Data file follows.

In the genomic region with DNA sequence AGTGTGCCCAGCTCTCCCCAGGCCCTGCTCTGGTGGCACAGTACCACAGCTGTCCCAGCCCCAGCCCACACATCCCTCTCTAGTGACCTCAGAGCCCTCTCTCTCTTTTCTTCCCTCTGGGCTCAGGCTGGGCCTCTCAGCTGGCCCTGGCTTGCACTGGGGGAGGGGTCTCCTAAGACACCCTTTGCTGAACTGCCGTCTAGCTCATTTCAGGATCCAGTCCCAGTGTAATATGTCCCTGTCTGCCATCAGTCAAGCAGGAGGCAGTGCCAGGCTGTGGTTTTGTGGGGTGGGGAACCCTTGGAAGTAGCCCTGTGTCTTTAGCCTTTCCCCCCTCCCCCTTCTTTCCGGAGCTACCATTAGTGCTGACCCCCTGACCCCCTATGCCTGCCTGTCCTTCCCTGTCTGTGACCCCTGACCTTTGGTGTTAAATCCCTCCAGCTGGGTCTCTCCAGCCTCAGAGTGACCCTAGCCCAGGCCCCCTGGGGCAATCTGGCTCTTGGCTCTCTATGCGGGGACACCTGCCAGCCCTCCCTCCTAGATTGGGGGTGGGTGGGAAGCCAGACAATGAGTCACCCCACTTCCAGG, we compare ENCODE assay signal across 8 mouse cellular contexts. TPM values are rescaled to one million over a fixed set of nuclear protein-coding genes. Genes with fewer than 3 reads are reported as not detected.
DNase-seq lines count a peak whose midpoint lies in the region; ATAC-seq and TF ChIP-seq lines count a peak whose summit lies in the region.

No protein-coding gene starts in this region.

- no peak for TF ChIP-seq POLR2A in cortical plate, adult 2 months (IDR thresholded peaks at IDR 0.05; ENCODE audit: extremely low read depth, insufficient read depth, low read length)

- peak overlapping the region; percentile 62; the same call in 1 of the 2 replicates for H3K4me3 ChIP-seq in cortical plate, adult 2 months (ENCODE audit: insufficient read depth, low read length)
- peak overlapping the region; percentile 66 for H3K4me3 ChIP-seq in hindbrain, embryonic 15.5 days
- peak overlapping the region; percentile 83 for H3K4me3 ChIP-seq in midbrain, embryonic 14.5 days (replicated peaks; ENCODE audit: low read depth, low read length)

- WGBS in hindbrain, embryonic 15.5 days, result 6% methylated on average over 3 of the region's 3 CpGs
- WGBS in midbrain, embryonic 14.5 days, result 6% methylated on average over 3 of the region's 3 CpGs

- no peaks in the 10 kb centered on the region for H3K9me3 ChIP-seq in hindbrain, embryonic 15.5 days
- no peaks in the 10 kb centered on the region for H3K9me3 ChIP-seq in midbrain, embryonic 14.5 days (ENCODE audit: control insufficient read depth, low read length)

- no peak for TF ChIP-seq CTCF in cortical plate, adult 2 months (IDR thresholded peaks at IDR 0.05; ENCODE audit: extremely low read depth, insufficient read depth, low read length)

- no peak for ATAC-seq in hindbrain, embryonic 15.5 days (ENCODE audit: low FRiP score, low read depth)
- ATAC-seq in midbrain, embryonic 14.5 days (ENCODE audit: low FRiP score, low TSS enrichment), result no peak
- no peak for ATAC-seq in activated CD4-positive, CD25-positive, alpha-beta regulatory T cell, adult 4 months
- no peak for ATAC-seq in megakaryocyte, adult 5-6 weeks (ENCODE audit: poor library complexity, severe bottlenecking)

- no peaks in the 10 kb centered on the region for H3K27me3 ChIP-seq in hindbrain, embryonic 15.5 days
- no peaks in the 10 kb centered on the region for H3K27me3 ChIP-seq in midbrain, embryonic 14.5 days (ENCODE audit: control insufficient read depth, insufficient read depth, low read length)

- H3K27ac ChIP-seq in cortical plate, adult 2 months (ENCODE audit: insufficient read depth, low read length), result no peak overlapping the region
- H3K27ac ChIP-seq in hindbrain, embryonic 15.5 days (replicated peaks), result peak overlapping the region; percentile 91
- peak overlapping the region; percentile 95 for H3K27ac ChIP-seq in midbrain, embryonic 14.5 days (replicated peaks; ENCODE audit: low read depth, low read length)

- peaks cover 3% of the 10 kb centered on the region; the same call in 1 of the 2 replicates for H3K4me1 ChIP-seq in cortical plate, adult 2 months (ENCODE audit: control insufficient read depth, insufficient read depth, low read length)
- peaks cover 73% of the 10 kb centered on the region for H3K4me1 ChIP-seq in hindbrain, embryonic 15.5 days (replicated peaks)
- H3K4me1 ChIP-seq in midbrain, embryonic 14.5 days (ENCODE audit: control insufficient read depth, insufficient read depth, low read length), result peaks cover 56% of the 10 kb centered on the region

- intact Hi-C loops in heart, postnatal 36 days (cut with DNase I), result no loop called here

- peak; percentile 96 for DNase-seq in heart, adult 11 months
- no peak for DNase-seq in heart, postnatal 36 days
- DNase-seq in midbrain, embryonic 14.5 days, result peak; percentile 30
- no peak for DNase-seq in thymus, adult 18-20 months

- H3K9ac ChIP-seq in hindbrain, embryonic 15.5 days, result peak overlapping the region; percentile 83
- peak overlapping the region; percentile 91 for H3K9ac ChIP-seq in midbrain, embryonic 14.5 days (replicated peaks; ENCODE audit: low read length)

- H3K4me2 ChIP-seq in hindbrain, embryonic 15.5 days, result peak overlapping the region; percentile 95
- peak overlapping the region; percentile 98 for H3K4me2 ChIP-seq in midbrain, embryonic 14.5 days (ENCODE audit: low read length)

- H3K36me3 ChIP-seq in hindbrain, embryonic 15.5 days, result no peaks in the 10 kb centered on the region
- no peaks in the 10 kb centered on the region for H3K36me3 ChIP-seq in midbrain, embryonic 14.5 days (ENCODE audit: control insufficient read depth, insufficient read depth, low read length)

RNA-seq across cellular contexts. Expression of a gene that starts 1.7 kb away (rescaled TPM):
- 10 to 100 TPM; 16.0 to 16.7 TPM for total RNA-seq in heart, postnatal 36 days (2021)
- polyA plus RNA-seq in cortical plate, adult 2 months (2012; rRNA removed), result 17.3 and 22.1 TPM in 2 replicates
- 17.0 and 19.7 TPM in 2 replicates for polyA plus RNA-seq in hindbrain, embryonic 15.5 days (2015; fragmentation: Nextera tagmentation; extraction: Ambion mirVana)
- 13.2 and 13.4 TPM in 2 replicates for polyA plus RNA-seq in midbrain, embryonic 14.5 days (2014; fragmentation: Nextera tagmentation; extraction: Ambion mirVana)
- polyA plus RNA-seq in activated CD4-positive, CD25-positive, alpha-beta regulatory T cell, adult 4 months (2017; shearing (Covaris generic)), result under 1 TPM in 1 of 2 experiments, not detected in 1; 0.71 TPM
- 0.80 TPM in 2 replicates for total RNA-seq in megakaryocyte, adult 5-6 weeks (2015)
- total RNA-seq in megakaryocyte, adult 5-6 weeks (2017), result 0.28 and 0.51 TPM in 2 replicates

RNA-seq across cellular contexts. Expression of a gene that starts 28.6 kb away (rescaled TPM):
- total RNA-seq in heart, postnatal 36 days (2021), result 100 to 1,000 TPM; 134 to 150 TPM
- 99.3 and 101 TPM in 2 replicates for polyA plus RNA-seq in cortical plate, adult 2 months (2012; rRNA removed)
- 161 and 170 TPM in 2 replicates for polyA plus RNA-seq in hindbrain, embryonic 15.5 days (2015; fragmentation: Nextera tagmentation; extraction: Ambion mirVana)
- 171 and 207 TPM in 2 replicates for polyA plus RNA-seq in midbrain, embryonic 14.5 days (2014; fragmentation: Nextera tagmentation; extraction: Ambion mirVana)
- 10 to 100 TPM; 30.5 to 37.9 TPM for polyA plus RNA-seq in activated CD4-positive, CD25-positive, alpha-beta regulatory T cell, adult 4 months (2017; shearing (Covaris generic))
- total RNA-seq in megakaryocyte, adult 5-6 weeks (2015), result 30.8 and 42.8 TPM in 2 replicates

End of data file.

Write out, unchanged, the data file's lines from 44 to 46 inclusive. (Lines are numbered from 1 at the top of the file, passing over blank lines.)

RNA-seq across cellular contexts. Expression of a gene that starts 28.6 kb away (rescaled TPM):
- total RNA-seq in heart, postnatal 36 days (2021), result 100 to 1,000 TPM; 134 to 150 TPM
- 99.3 and 101 TPM in 2 replicates for polyA plus RNA-seq in cortical plate, adult 2 months (2012; rRNA removed)